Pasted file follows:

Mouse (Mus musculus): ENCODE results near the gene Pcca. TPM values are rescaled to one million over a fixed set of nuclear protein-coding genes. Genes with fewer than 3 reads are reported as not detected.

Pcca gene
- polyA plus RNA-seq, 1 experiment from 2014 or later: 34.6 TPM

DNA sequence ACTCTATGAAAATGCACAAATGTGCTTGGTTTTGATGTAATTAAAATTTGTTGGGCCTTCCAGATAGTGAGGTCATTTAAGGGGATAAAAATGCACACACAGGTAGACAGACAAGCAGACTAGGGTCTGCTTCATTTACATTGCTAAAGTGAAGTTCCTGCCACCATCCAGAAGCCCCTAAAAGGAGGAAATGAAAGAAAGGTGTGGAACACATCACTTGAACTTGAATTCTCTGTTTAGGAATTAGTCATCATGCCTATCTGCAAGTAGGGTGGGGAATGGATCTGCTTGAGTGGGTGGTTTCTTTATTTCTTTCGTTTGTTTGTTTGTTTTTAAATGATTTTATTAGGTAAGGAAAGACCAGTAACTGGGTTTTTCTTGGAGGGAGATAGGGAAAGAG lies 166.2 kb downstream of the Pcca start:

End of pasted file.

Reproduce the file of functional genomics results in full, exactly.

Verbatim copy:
Mouse (Mus musculus): ENCODE results near the gene Pcca. TPM values are rescaled to one million over a fixed set of nuclear protein-coding genes. Genes with fewer than 3 reads are reported as not detected.

Pcca gene
- polyA plus RNA-seq, 1 experiment from 2014 or later: 34.6 TPM

DNA sequence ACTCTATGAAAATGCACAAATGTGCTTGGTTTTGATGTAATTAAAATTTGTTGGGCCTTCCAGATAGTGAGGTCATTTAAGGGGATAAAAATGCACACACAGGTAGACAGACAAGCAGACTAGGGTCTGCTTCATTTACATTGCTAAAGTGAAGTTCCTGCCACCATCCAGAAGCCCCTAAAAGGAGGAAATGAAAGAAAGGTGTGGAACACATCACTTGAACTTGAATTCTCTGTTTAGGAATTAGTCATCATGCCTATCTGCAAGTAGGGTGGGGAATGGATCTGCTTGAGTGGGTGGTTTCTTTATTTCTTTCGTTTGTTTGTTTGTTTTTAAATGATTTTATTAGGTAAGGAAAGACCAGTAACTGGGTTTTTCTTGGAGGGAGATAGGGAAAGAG lies 166.2 kb downstream of the Pcca start: